In the context of GEN-IV Heavy Liquid Metal-cooled nuclear reactors safety studies, the flow blockage in a fuel sub-assembly is one of the most important and realistic accident in Lead Fast Reactor. Because of the obvious and inherent problems with experimental tests, modelling the accident via a 3D CFD code is the only available option. This paper shows that a detailed analysis of the flow blockage using a 3D CFD model provides a detailed thermo-fluid dynamic picture in the analyzed cases of blockage. The closed hexagonal, grid-spaced fuel assembly of the LFR ALFRED (Advanced Lead Fast Reactor European Demonstrator) is modeled and the analisysis performed with ANSYS FLUENT 15.1. The results of the 3D CFD model are in agreement with a system code while providing better spatial and temporal resolution and indicate that beyond-design conditions are reached only with blockage larger than 30% in terms of area fraction, bringing to clad temperatures of ~900 °C.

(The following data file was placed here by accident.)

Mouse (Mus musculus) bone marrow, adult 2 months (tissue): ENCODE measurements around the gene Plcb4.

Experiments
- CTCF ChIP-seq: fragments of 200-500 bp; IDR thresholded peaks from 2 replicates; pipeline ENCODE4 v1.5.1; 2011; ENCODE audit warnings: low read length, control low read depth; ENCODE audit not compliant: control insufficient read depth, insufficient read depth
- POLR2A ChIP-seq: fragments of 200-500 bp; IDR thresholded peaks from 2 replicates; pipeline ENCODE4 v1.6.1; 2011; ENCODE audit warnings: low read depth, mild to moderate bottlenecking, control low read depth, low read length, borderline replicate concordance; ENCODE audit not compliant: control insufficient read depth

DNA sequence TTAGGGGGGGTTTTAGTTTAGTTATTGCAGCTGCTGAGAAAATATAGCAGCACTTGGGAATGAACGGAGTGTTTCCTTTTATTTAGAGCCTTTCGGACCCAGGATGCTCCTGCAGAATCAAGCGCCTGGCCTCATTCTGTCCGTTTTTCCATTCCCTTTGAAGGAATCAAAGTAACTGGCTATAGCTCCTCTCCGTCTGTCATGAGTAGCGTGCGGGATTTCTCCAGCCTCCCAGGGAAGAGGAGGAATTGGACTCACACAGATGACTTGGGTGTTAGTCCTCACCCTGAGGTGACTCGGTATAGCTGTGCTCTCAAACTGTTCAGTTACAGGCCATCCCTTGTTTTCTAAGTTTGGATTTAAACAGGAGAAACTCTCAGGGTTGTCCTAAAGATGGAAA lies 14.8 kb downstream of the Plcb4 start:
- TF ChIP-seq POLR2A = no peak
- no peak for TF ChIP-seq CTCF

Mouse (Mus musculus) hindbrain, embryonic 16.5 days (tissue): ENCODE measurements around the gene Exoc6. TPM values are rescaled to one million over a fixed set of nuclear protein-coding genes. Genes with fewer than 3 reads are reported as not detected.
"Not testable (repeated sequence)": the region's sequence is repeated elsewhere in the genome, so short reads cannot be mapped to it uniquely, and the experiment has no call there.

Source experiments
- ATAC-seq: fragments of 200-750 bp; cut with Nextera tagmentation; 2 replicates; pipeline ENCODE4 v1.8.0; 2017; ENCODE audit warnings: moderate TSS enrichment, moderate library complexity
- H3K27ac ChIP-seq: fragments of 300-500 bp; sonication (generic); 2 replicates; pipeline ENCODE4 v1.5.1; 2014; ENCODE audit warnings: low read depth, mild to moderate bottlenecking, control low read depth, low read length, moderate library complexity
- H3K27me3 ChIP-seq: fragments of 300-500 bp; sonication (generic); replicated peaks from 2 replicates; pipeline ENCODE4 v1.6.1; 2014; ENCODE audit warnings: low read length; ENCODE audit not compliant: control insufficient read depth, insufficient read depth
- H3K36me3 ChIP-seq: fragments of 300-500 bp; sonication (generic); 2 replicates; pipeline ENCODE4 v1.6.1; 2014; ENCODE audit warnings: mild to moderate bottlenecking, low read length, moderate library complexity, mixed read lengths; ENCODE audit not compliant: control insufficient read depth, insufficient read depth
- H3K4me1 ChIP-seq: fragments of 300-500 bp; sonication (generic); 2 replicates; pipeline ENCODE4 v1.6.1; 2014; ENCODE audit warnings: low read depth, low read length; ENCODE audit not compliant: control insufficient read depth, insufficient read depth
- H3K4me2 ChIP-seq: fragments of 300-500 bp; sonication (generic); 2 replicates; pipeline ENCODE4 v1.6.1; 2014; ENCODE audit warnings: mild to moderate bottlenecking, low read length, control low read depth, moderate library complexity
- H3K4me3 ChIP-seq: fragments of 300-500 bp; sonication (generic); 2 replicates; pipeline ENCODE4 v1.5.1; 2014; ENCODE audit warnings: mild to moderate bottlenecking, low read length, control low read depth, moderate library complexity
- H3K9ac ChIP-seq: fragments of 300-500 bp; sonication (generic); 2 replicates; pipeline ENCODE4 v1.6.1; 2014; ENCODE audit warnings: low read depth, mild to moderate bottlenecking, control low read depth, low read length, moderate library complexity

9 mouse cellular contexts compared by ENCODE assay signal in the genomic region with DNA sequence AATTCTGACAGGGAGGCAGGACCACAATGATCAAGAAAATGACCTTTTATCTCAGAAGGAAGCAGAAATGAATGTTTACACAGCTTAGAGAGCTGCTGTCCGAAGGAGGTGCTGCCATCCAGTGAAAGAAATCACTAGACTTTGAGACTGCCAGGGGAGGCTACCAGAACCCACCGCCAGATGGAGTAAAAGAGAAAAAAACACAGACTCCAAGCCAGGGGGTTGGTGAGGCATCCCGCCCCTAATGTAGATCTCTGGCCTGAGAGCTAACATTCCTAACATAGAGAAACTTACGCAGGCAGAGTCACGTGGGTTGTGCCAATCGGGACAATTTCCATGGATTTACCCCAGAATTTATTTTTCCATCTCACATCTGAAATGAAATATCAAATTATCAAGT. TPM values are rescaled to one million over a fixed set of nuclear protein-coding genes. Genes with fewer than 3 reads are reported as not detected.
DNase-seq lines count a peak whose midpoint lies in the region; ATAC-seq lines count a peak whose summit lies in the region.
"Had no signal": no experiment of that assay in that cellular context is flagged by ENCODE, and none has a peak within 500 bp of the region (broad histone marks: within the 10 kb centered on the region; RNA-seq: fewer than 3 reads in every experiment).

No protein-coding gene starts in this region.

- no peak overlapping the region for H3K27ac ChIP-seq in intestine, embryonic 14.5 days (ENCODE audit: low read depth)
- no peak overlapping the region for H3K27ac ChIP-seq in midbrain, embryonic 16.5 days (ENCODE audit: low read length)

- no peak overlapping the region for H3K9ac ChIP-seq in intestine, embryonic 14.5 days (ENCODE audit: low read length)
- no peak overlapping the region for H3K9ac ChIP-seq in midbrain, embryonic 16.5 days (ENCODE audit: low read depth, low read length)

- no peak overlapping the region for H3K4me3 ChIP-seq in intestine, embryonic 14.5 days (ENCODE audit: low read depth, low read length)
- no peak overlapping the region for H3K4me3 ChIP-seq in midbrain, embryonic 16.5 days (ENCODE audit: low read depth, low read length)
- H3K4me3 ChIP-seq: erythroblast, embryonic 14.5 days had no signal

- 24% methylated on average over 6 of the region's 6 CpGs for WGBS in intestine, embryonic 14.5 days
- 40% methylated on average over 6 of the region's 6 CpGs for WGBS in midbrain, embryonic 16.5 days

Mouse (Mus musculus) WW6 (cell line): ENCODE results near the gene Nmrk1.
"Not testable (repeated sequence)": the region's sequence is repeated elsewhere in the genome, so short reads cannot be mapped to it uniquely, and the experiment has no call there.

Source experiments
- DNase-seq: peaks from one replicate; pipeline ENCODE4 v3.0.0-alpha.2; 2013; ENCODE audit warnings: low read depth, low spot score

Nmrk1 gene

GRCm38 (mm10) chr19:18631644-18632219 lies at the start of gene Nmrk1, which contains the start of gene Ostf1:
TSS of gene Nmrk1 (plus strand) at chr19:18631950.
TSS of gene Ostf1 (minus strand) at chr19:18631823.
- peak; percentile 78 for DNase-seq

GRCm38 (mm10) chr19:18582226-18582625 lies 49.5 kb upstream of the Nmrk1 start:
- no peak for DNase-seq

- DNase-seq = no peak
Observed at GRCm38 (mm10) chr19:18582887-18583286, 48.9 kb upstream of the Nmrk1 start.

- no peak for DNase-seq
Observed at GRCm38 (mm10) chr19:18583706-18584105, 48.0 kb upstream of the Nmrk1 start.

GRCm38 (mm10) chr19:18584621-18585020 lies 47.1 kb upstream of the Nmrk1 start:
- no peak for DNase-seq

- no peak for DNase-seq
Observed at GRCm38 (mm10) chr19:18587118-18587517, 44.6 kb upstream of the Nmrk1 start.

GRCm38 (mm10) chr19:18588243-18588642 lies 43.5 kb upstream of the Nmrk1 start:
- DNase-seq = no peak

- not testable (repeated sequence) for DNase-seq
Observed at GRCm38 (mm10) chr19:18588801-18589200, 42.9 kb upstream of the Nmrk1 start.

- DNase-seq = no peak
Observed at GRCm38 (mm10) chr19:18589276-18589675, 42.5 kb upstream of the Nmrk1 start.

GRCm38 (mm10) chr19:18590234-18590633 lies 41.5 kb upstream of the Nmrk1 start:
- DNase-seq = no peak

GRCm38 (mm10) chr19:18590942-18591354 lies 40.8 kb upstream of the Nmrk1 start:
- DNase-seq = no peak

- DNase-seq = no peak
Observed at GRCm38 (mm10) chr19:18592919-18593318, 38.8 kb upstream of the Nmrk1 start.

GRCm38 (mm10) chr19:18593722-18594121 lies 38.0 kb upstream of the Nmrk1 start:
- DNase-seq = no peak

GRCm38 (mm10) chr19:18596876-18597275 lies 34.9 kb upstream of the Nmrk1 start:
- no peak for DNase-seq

The 3D CFD model shows two effects: a local effect mainly in the wake/recirculation region immediately downstream of the blockage and a global effect caused by the lower mass flow rate in the blocked subchannels; the former effect gives rise to a temperature peak right behind the blockage and is dominant for large blockages (>20%), while the latter effect causes a temperature peak near the end of the active region of the fuel sub-assembly and is dominant for small blockages (<10%).
A number of transient analyses at different values of blockage were carried out with fully resolved SST-omega turbulence mode. These analyses show that a blockage of ~15% (in terms of area fraction) leads to a maximum clad temperature of ~800 °C in ~3-4 s. Localized clad temperature of ~1000 °C is reached with blockages of 30% or more. Blockages of >15% could be detected via thermocouples at selected locations in the plenum region of the FA.